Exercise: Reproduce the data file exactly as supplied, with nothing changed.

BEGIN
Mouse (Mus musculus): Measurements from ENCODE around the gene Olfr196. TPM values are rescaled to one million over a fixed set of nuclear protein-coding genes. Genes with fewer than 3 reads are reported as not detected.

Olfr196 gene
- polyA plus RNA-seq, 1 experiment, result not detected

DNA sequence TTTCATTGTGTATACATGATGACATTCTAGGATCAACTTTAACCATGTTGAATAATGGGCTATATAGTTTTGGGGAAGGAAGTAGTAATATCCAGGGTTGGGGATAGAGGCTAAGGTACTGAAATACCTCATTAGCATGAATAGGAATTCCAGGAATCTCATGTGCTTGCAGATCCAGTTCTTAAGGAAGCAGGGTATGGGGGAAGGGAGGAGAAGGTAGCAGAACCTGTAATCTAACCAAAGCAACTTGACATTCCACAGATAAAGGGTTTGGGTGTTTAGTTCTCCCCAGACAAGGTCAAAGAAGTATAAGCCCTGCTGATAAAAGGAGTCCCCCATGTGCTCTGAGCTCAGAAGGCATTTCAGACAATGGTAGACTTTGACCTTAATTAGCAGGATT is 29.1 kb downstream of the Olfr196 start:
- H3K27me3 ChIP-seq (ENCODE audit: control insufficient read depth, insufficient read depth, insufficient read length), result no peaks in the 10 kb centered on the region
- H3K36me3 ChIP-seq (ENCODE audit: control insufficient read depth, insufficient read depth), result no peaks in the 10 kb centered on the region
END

Mouse (Mus musculus): Measurements from ENCODE around the gene Olfr196. TPM values are rescaled to one million over a fixed set of nuclear protein-coding genes. Genes with fewer than 3 reads are reported as not detected.

Olfr196 gene
- polyA plus RNA-seq, 1 experiment, result not detected

DNA sequence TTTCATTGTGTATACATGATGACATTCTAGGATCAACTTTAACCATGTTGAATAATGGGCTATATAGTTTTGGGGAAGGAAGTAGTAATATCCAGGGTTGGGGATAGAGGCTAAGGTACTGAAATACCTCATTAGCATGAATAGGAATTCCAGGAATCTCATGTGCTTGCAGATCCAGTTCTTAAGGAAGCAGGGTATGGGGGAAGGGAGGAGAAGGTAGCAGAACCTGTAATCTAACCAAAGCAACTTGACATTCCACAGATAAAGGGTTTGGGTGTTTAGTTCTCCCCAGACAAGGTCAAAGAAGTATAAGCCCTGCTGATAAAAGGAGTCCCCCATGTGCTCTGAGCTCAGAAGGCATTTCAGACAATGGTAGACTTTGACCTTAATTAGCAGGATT is 29.1 kb downstream of the Olfr196 start:
- H3K27me3 ChIP-seq (ENCODE audit: control insufficient read depth, insufficient read depth, insufficient read length), result no peaks in the 10 kb centered on the region
- H3K36me3 ChIP-seq (ENCODE audit: control insufficient read depth, insufficient read depth), result no peaks in the 10 kb centered on the region